Critics may deem combinatorial techniques a shotgun approach, but it’s hardly a random process, said Meredith, who uses predictive models and previous data to help select material combinations to screen.

And discovering a winning polymer is only part of the equation. It’s critical to mine all the data and then explain scientifically why some materials work and others don’t, he noted.

"We’ve been surprised by how much the libraries tell us, especially in case of biomaterials," Meredith said. "This knowledge creation is just as important as the materials development side."


Technical Contact:
Carson Meredith, 404-385-2151 or carson.meredith@chbe.gatech.edu

Jane Sanders | EurekAlert!
Further information:
http://gtresearchnews.gatech.edu/

More articles from Materials Sciences:

nachricht Triboelectric nanogenerators boost mass spectrometry performance
28.02.2017 | Georgia Institute of Technology

nachricht Nano 'sandwich' offers unique properties
28.02.2017 | Rice University

All articles from Materials Sciences >>>

The most recent press releases about innovation >>>

Die letzten 5 Focus-News des innovations-reports im Überblick:

Im Focus: Safe glide at total engine failure with ELA-inside

On January 15, 2009, Chesley B. Sullenberger was celebrated world-wide: after the two engines had failed due to bird strike, he and his flight crew succeeded after a glide flight with an Airbus A320 in ditching on the Hudson River. All 155 people on board were saved.

On January 15, 2009, Chesley B. Sullenberger was celebrated world-wide: after the two engines had failed due to bird strike, he and his flight crew succeeded...

Im Focus: Breakthrough with a chain of gold atoms

In the field of nanoscience, an international team of physicists with participants from Konstanz has achieved a breakthrough in understanding heat transport

In the field of nanoscience, an international team of physicists with participants from Konstanz has achieved a breakthrough in understanding heat transport

Im Focus: DNA repair: a new letter in the cell alphabet

Results reveal how discoveries may be hidden in scientific “blind spots”

Cells need to repair damaged DNA in our genes to prevent the development of cancer and other diseases. Our cells therefore activate and send “repair-proteins”...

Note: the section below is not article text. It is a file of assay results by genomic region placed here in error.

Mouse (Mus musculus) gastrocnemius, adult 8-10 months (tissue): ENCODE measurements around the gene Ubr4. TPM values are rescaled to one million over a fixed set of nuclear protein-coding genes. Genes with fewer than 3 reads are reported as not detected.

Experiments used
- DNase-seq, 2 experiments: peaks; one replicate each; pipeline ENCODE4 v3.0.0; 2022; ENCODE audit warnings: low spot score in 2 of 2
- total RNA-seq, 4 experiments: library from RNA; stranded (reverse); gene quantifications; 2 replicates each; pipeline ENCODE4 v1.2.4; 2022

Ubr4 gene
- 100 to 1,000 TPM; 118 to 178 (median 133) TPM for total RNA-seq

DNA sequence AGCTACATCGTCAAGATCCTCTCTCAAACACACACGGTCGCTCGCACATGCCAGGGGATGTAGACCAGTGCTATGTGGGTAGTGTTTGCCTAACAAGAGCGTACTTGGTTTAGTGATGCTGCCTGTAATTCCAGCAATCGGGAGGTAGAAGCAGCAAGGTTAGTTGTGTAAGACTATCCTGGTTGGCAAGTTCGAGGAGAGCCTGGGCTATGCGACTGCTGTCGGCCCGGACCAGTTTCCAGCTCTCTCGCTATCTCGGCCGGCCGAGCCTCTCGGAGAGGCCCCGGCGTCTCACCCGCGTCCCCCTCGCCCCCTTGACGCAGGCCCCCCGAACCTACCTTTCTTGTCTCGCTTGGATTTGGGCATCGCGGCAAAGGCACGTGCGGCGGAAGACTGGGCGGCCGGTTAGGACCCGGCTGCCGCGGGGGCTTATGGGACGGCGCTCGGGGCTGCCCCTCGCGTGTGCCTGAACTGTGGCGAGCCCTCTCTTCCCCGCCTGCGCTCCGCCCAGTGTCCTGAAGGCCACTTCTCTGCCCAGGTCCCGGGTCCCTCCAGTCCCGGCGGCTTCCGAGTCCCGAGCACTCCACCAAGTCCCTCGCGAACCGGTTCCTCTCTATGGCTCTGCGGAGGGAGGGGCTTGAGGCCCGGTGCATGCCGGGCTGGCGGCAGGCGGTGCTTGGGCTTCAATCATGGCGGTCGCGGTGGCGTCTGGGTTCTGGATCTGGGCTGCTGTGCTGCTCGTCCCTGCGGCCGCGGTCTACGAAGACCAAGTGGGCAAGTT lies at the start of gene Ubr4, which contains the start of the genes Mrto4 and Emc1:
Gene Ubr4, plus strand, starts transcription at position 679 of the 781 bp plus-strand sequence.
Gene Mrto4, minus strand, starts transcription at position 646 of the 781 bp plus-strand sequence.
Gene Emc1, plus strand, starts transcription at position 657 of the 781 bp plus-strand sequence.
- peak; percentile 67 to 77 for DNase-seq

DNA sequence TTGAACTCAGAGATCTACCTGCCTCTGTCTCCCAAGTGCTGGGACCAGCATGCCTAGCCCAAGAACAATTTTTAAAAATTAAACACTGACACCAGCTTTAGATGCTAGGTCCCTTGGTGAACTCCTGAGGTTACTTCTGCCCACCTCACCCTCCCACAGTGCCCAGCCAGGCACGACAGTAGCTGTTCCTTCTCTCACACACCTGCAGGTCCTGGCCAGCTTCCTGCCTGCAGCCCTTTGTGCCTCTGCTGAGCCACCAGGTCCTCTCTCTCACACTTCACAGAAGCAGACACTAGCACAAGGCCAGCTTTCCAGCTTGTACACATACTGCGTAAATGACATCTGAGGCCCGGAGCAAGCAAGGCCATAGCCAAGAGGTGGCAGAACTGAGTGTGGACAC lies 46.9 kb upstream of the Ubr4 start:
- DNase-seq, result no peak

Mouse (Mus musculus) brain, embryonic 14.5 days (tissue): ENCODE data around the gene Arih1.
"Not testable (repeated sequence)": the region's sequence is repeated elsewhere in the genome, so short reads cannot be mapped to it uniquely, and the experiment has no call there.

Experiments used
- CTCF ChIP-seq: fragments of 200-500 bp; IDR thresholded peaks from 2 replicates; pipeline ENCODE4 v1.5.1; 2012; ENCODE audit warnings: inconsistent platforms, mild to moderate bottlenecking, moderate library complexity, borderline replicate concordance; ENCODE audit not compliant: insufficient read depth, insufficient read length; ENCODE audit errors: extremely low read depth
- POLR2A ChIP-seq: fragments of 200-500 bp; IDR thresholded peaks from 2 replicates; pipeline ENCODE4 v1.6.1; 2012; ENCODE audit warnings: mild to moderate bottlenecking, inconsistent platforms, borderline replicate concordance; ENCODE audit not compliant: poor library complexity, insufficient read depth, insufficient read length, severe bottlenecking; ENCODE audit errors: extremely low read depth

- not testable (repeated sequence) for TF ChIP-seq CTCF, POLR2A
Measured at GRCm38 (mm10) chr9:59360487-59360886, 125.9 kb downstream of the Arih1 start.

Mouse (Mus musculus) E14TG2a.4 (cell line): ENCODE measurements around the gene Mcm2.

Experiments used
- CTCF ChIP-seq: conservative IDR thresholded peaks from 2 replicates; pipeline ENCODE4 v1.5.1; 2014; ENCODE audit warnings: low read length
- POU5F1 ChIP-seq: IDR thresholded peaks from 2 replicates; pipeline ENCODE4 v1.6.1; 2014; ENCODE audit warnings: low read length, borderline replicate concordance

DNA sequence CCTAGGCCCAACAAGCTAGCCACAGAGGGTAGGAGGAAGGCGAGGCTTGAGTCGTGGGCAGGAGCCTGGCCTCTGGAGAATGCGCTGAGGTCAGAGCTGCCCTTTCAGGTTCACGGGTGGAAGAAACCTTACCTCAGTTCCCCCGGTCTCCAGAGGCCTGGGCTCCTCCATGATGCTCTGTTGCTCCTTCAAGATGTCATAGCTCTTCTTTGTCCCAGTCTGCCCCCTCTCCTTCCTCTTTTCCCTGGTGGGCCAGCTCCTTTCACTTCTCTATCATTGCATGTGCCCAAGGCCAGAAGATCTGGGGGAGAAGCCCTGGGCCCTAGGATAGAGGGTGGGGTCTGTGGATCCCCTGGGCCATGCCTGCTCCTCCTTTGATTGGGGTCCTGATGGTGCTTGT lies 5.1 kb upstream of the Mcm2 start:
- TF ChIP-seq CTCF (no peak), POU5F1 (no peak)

Im Focus: Dresdner scientists print tomorrow’s world

The Fraunhofer IWS Dresden and Technische Universität Dresden inaugurated their jointly operated Center for Additive Manufacturing Dresden (AMCD) with a festive ceremony on February 7, 2017. Scientists from various disciplines perform research on materials, additive manufacturing processes and innovative technologies, which build up components in a layer by layer process. This technology opens up new horizons for component design and combinations of functions. For example during fabrication, electrical conductors and sensors are already able to be additively manufactured into components. They provide information about stress conditions of a product during operation.

The 3D-printing technology, or additive manufacturing as it is often called, has long made the step out of scientific research laboratories into industrial...

Im Focus: Mimicking nature's cellular architectures via 3-D printing

Research offers new level of control over the structure of 3-D printed materials

Nature does amazing things with limited design materials. Grass, for example, can support its own weight, resist strong wind loads, and recover after being...

All Focus news of the innovation-report >>>

Anzeige

Anzeige

Event News

Booth and panel discussion – The Lindau Nobel Laureate Meetings at the AAAS 2017 Annual Meeting

13.02.2017 | Event News

Complex Loading versus Hidden Reserves

10.02.2017 | Event News

International Conference on Crystal Growth in Freiburg

09.02.2017 | Event News

 
Latest News

New technology offers fast peptide synthesis

28.02.2017 | Life Sciences

WSU research advances energy savings for oil, gas industries

28.02.2017 | Power and Electrical Engineering

Who can find the fish that makes the best sound?

28.02.2017 | Information Technology

VideoLinks
B2B-VideoLinks
More VideoLinks >>>